A Kentucky high school has come under fire after a student’s social media post claimed that some students were denied lunch due to their financial situation.

Henry County Schools Superintendent Tim Abrams is looking at the issue and said it was unclear whether any students were denied food, but said the situation was addressed and will not happen again, according to WDRB.

Abrams was responding to a 16-year-old Henry County High School student’s post that read: “If I see Henry County high School take ONE more kid’s food from them because ‘they don’t have enough money’, I am going to flip!”

“(The cafeteria worker) told the students that if they didn’t have enough money to cover their fines, then they didn’t need to be in the line. She told them that they couldn’t eat, and that they needed to put their food down. (A student) was really upset about it, and she sat her food down and she walked away embarrassed,” the student added.

Abrams told the station he believed one employee made a bad decision and made a student feel uncomfortable about the situation. “That’s unacceptable,” he said.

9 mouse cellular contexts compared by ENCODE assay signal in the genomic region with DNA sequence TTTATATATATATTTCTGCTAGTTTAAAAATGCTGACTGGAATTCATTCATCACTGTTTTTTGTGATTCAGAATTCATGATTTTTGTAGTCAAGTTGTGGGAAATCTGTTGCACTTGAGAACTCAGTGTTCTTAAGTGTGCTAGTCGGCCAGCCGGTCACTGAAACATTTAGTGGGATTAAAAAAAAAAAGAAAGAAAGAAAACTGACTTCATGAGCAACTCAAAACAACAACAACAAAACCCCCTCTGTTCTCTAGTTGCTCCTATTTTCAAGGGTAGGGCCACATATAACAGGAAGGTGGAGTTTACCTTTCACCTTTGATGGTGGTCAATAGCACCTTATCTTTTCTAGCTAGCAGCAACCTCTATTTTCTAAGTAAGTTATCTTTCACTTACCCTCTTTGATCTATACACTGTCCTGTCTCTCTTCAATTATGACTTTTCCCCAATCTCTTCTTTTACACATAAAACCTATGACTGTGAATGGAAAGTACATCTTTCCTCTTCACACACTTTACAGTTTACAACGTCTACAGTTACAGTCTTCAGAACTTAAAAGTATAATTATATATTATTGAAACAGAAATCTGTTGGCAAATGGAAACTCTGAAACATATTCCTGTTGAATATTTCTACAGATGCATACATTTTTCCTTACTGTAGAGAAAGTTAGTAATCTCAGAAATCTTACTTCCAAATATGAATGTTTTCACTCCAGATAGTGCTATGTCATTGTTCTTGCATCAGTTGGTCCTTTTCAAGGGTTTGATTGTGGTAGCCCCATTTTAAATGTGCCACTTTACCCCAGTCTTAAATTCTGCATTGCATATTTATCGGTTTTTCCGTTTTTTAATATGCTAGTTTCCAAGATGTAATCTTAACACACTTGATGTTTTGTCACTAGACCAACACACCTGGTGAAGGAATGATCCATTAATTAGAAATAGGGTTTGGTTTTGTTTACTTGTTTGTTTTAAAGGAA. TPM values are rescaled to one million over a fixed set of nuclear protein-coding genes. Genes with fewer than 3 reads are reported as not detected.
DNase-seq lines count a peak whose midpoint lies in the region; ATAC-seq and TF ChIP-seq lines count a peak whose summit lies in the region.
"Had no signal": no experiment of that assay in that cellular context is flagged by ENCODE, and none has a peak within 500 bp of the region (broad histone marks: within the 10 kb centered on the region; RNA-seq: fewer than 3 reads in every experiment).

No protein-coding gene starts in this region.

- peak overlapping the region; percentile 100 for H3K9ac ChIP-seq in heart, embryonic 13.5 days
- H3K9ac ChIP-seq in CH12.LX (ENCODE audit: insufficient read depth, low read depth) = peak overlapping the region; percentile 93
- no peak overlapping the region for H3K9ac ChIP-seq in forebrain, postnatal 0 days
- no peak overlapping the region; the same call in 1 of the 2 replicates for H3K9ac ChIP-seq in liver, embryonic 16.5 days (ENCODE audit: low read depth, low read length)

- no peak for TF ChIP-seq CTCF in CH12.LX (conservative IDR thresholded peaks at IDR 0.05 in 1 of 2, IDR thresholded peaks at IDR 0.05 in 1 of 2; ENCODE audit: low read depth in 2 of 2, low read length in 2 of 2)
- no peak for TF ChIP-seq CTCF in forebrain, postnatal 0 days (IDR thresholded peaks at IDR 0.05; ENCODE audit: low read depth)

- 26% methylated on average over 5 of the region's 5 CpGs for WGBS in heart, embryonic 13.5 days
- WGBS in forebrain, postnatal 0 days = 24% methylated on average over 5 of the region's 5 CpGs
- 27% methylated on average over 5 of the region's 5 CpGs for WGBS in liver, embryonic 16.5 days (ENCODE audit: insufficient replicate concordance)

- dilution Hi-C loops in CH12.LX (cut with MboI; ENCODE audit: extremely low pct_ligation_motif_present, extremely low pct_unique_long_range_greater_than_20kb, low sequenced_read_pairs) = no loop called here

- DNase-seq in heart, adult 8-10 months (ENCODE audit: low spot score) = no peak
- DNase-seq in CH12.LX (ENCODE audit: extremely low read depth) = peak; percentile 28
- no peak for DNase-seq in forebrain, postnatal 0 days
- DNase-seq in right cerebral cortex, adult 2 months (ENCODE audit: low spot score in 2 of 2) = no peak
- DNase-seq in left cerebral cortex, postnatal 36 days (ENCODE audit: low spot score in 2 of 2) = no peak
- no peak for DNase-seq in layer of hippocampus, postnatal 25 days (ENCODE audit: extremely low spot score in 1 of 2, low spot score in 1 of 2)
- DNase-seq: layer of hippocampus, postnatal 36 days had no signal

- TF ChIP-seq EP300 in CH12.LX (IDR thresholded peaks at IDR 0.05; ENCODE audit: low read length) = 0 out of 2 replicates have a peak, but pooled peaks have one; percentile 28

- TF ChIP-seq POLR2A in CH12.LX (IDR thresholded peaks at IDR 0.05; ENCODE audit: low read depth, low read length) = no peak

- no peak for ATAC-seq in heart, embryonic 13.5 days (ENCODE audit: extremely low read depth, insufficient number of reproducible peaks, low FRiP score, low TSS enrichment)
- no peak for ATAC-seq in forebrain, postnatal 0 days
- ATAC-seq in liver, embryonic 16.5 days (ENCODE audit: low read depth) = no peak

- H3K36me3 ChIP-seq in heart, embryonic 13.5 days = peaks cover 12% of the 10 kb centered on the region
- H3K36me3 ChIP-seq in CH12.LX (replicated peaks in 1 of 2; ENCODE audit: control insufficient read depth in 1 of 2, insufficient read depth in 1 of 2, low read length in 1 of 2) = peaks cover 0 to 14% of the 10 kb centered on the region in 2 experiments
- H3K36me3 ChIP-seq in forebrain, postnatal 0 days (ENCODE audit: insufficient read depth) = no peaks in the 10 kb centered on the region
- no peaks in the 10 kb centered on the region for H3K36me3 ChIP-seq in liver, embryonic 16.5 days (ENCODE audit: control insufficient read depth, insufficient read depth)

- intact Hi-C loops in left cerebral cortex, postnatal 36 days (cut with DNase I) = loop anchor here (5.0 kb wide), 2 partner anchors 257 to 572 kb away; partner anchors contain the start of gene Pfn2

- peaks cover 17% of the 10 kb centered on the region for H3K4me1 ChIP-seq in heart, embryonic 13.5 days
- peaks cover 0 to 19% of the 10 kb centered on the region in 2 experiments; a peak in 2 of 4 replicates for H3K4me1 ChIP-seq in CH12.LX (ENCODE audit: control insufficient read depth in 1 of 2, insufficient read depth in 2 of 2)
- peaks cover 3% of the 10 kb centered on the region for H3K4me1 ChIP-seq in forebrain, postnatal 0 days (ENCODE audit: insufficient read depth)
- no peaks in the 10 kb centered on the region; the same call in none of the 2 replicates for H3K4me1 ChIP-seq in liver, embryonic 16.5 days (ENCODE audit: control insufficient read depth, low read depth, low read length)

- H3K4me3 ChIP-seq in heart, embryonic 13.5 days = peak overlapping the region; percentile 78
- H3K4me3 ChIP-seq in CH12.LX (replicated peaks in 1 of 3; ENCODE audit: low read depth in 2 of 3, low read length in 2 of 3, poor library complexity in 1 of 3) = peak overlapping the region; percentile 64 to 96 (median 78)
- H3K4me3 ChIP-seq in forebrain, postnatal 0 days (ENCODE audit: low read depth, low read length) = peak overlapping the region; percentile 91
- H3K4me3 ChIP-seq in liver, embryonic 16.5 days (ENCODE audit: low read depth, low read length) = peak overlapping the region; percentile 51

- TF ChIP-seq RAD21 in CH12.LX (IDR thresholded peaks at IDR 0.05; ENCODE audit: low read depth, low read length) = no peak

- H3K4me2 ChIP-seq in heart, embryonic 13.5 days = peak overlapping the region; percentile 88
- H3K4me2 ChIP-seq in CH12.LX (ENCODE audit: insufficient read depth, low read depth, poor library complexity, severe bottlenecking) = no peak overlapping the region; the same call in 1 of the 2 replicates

Abrams said there’s an issue at the school with unpaid lunches. The district is tacked with a $6,200 bill despite attempts to collect. He said parents’ “pride” may make them not want to sign up for programs that would give their children free food or a cheaper lunch.

“Some school districts have implemented alternative meals for students. I never want a student to feel that they’re receiving a lesser lunch because of their financial situation,” Abrams said.

Abrams plans to address the problem with parents after the holiday season.

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